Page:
Part of the government’s response was that it had announced several steps to boost the availability of houses in the right places and committed £44bn of support for housing over the next five years.
Any potential changes to stamp duty tax will be dependent on the new prime minister, announced today (July 23).
The Association of Accounting Technicians claimed Boris Johnson, the favourite for the top spot, was interested in a shake up of stamp duty rules, specifically a switch of liability from buyer to seller.
But some advisers, such as Kay Ingram, director of public policy at LEBC, thought this would simply mean sellers would factor this tax into the price they ask for the property.
Ms Ingram agreed with the House of Lords committee that stamp duty was putting older homeowners off downsizing, as well as presenting a substantial barrier to second and subsequent home buyers.
Chris Sykes, mortgage consultant at Private Finance, said it was a shame the government had refused any reforms as its "job when it comes to stamp duty" was "far from finished".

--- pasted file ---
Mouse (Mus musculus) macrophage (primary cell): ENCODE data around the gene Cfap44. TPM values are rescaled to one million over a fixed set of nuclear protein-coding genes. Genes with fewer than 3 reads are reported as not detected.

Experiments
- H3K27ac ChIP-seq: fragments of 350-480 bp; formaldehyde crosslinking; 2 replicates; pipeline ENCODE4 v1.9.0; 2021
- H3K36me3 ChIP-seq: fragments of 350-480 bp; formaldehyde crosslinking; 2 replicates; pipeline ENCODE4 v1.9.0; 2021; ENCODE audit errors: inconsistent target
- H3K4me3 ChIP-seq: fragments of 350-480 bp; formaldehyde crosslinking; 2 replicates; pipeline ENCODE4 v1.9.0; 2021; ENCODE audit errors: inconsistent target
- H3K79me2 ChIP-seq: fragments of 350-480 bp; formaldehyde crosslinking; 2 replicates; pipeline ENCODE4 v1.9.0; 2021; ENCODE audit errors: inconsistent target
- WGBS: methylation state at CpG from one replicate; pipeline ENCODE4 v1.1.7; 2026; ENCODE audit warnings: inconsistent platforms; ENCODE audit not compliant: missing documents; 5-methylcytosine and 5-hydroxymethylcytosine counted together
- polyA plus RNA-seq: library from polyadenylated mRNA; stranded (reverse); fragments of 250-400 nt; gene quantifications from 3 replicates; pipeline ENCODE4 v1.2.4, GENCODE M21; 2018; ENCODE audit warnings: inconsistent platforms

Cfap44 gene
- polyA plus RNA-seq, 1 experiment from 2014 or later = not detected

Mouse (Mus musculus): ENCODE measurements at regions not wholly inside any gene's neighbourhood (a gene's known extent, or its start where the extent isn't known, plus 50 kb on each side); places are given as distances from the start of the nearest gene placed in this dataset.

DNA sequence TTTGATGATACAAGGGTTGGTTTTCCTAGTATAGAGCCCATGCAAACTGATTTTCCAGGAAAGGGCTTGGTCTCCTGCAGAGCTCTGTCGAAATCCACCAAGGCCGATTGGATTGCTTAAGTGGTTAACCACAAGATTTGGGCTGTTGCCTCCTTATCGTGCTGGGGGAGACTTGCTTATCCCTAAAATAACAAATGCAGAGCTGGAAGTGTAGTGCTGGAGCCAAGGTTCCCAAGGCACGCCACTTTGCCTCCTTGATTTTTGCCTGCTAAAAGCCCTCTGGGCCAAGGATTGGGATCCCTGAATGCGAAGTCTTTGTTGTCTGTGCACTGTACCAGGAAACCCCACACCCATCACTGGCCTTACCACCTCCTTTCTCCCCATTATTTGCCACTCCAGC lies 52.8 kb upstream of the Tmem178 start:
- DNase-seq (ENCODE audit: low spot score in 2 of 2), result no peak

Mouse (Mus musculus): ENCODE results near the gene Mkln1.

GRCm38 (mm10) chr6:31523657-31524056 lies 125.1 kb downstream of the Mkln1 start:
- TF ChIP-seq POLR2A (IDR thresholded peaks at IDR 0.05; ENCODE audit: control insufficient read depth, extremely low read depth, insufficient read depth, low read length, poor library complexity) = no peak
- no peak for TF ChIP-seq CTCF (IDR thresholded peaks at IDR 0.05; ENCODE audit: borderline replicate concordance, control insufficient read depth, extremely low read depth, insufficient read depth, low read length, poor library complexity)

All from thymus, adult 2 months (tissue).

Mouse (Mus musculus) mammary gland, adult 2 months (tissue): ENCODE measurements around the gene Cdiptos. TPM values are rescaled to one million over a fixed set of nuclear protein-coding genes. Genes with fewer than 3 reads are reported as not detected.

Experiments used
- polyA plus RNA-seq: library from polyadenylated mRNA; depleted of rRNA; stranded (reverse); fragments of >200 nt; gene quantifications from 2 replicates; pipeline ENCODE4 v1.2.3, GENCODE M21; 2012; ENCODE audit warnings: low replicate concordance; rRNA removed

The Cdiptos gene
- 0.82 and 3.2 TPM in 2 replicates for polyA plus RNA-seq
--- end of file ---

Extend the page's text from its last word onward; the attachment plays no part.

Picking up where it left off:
He said: "While the first-time buyer exemption enabled millions of aspiring homeowners onto the property ladder, the rest of the UK property market remains paralysed as a result of the hefty cost of stamp duty.
"A reduction in the tax home-movers pay would bring a big boost to those progressing up the ladder, particularly for second-steppers stuck in their starter homes."
Mr Sykes thought the government should "take a leaf out of is own book" and look to repeat the success of the first-time buyer exemption by introducing a similar tax break for those on the final rung of the property ladder.
He cited the English housing survey, which found two in five 'baby boomers' lived in homes too large for their current needs, to show a tax cut for downsizers could "improve intergenerational fairness" by encouraging more homeowners to downsize and free up crucial housing stock to redress the UK's lack of property supply.
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